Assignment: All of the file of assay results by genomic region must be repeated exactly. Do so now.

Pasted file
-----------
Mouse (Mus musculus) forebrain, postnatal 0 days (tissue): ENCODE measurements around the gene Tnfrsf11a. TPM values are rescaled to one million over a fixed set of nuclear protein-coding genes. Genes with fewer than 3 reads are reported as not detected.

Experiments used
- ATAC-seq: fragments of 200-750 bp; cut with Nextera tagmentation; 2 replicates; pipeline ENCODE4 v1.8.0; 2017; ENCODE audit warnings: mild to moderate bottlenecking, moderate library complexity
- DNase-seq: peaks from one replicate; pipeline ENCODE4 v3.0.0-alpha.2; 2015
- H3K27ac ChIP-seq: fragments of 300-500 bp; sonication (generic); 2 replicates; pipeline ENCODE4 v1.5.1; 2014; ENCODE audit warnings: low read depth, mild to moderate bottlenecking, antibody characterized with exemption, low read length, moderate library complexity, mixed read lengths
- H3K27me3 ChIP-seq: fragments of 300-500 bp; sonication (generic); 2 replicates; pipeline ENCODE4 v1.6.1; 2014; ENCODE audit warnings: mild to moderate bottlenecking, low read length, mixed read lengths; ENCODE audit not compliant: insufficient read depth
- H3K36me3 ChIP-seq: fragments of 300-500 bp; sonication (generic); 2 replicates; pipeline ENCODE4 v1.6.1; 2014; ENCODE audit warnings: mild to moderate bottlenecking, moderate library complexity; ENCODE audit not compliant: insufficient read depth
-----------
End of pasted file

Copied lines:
Mouse (Mus musculus) forebrain, postnatal 0 days (tissue): ENCODE measurements around the gene Tnfrsf11a. TPM values are rescaled to one million over a fixed set of nuclear protein-coding genes. Genes with fewer than 3 reads are reported as not detected.

Experiments used
- ATAC-seq: fragments of 200-750 bp; cut with Nextera tagmentation; 2 replicates; pipeline ENCODE4 v1.8.0; 2017; ENCODE audit warnings: mild to moderate bottlenecking, moderate library complexity
- DNase-seq: peaks from one replicate; pipeline ENCODE4 v3.0.0-alpha.2; 2015
- H3K27ac ChIP-seq: fragments of 300-500 bp; sonication (generic); 2 replicates; pipeline ENCODE4 v1.5.1; 2014; ENCODE audit warnings: low read depth, mild to moderate bottlenecking, antibody characterized with exemption, low read length, moderate library complexity, mixed read lengths
- H3K27me3 ChIP-seq: fragments of 300-500 bp; sonication (generic); 2 replicates; pipeline ENCODE4 v1.6.1; 2014; ENCODE audit warnings: mild to moderate bottlenecking, low read length, mixed read lengths; ENCODE audit not compliant: insufficient read depth
- H3K36me3 ChIP-seq: fragments of 300-500 bp; sonication (generic); 2 replicates; pipeline ENCODE4 v1.6.1; 2014; ENCODE audit warnings: mild to moderate bottlenecking, moderate library complexity; ENCODE audit not compliant: insufficient read depth